A group of 17 Bosnian high school students recently took part in an aquatic ecology program at the Forest Preserve District’s Urban Stream Research Center at Blackwell Forest Preserve in Warrenville. They were visiting the United States for three weeks on a tour that emphasized leadership, American government and culture.
The students toured the USRC lab and investigated the science and engineering process that goes into aquatic species recovery. District environmental interpreters explained the importance of freshwater mussels and why we propagate them, went through the process of propagation, and explored some of the different rearing systems in the lab.
District environmental interpreter Glenn Perricone discusses aquatic ecology with a Bosnian student during a recent visit to the Urban Stream Research Center.
We also looked at the Hine’s emerald dragonfly larvae in the lab and discussed why those dragonflies are endangered. Additionally, we briefly discussed the importance of intergovernmental partnerships and collaboration in the context of conservation and highlighted some regional conservation initiatives that the Forest Preserve District is leading.
Stream Monitoring Experience
The students then went to Spring Brook Creek for some hands-on stream monitoring experience. Students learned how propagation is only part of the process to recover aquatic species populations, and that we must also restore native habitats so they're healthy enough to support animals raised in the lab. The students conducted a stream survey to assess and index aquatic organisms and determine the health of Spring Brook Creek.
Bosnian students try their hand at stream monitoring on Spring Brook Creek at Blackwell Forest Preserve in Warrenville.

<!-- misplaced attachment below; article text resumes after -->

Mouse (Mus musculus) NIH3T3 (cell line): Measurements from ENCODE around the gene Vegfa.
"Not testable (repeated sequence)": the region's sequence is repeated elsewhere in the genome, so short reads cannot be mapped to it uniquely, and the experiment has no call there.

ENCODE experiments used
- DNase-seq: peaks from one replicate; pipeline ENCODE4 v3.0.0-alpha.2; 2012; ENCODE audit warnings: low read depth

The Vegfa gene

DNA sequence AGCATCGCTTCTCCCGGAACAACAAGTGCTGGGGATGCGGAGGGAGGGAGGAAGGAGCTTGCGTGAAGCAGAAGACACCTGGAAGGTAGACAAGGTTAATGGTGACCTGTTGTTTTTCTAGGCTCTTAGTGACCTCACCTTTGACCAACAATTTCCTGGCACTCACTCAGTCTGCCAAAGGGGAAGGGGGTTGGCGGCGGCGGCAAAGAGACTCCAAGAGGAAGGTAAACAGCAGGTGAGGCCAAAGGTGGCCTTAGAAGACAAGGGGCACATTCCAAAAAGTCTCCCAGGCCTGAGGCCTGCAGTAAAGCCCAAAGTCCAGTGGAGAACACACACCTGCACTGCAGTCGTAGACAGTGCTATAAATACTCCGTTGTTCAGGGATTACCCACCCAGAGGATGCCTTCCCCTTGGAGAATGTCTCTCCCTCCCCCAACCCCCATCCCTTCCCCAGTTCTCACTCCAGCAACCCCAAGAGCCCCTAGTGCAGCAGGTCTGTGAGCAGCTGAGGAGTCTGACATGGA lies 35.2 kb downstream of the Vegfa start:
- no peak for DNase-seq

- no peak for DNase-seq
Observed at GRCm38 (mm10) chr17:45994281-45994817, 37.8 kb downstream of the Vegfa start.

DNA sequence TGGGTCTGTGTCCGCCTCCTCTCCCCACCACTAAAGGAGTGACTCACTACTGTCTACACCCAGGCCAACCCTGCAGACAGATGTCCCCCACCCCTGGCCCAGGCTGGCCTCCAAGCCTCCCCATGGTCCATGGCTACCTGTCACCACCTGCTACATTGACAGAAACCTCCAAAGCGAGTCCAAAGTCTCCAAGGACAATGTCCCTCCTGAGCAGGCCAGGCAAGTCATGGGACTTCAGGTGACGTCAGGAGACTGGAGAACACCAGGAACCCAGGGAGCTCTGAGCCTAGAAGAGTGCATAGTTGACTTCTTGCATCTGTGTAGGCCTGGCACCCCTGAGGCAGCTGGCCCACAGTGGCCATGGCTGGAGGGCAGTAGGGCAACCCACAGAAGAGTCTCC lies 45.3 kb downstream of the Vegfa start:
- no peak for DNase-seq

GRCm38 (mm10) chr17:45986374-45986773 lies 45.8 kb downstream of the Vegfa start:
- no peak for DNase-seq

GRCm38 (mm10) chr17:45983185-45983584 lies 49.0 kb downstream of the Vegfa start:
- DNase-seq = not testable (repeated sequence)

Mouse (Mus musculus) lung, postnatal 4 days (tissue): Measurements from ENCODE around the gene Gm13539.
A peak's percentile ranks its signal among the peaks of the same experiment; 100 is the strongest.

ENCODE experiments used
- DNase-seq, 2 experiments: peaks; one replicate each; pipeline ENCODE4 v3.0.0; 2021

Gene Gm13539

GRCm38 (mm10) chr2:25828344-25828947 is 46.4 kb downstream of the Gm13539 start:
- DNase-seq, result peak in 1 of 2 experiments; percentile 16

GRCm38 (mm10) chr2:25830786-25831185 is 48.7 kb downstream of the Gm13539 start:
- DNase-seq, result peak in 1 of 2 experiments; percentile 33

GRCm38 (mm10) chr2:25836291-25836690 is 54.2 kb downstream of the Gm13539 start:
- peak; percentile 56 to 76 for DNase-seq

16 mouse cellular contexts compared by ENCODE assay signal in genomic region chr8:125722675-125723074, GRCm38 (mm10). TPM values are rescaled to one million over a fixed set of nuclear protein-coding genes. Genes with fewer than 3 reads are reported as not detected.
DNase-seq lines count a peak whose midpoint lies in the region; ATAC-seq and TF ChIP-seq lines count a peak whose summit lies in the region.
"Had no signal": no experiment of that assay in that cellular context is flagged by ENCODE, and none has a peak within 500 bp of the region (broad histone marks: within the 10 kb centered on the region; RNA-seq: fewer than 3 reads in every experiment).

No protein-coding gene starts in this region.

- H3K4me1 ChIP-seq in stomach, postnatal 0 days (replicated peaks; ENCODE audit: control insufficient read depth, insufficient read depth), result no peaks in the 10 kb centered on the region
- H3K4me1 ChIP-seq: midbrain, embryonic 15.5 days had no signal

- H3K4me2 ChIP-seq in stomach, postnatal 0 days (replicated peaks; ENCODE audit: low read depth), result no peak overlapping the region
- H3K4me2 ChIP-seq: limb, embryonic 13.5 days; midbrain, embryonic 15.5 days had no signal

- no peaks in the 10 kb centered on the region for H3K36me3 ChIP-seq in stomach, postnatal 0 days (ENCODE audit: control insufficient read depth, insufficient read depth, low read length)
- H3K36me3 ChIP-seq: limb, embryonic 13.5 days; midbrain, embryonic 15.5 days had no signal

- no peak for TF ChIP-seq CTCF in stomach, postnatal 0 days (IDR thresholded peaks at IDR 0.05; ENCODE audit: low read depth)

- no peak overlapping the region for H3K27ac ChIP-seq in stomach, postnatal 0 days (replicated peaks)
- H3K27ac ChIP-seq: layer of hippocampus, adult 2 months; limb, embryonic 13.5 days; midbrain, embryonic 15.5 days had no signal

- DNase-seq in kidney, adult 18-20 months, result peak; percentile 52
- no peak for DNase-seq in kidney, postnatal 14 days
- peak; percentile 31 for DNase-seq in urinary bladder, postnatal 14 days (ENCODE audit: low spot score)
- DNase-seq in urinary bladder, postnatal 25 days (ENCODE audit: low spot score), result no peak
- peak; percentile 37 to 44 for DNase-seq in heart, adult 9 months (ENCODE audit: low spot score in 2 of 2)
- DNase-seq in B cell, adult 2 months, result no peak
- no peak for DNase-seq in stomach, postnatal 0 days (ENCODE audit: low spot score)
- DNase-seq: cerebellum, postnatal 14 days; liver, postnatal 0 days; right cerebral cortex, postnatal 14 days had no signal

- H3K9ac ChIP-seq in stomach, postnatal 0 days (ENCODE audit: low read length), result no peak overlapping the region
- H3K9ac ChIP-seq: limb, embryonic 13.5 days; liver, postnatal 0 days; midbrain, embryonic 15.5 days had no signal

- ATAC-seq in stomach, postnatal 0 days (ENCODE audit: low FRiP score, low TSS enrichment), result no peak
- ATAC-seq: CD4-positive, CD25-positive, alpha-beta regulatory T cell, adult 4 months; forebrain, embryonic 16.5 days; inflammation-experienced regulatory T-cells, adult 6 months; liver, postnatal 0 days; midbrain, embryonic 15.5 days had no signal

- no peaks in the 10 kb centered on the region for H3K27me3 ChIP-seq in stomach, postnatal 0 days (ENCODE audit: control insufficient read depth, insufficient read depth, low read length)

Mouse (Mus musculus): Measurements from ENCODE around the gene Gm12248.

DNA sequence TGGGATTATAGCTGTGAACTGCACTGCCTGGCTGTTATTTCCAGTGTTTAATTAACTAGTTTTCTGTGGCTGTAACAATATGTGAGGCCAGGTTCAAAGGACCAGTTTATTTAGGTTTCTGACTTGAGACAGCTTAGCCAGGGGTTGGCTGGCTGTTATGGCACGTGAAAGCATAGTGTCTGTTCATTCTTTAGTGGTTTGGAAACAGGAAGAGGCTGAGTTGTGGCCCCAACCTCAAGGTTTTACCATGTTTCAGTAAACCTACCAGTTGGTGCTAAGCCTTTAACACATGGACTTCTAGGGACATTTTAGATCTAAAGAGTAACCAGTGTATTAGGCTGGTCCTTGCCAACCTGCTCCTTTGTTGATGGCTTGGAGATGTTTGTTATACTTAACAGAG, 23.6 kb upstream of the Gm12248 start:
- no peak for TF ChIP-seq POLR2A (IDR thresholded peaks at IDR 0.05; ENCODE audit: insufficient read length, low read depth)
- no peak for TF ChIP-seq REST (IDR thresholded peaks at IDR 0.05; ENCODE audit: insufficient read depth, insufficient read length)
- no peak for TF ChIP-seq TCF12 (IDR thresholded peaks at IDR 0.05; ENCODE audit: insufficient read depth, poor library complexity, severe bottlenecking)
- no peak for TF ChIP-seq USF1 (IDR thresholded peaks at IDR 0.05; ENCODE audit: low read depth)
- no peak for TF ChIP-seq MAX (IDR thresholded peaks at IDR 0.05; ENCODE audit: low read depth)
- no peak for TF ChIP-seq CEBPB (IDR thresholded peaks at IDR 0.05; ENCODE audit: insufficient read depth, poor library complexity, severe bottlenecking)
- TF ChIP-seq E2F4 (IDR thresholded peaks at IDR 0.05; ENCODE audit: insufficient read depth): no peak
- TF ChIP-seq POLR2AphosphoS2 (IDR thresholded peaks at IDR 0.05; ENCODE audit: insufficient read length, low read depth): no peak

They enjoyed capturing crayfish, johnny darters and numerous macroinvertebrates. The students drew connections to the streams back in their homeland, and many were interested in replicating the same activity at home to assess ecosystem quality.
Bosnian high school students look at the aquatic wildlife they collected from Spring Brook Creek during a recent visit.
Squirrel! Wait, What?
In addition to their interest in the morning’s proceedings, many students also had a great interest in urban squirrels. They found it particularly fascinating that our native furry tree dwellers have free range in our cities.
The students were traveling with STEM Study Tours, a tour company based out of Dayton, Ohio. The group started their trip in Dayton, then traveled to Chicago. In addition to visiting the Urban Stream Research Center at Blackwell, they visited the Consulate General of Bosnia and Herzegovina in Chicago, the Field Museum, Shedd Aquarium, Adler Planetarium, Art Institute of Chicago and Willis Tower. They also took an evening boat tour of the Chicago shoreline, attended a Cubs game at Wrigley Field, and dined at Medieval Times.
District environmental interpreter Keriann Dubina talks to Bosnian high school students before they begin stream monitoring at Spring Brook Creek at Blackwell Forest Preserve.
Fun Experience for All
District staff really enjoyed the program and felt that the students had fun and learned a lot! “It was neat for us to see how the students connected and related our natural resources to their own back home,” District environmental interpreter Jennifer Rydzewski said.
District environmental interpreter Jenny Kamm said, “The students were becoming invested in the stream monitoring process and really had fun capturing crayfish.”
Added District environmental interpreter Glenn Perricone: “The students had such a busy week visiting some major Chicago landmarks, and we were just thrilled that the Forest Preserve District got to be a part of it!”
Public Invited to Tour
The public is invited to tour the Urban Stream Research Center during an Oct. 16 open house from 10 a.m. to 2:30 p.m. Get a behind-the-scenes look at the Forest Preserve District’s efforts to raise freshwater mussels, federally endangered Hine’s emerald dragonflies, and state-endangered Blanding’s turtles. Then, meet some of the crayfish, insects and fish that call the county’s waterways home. Tours leave every 30 minutes 10 a.m. – 2 p.m. All ages; 18 and under with an adult. $5 per person. Register online or at 630-933-7248.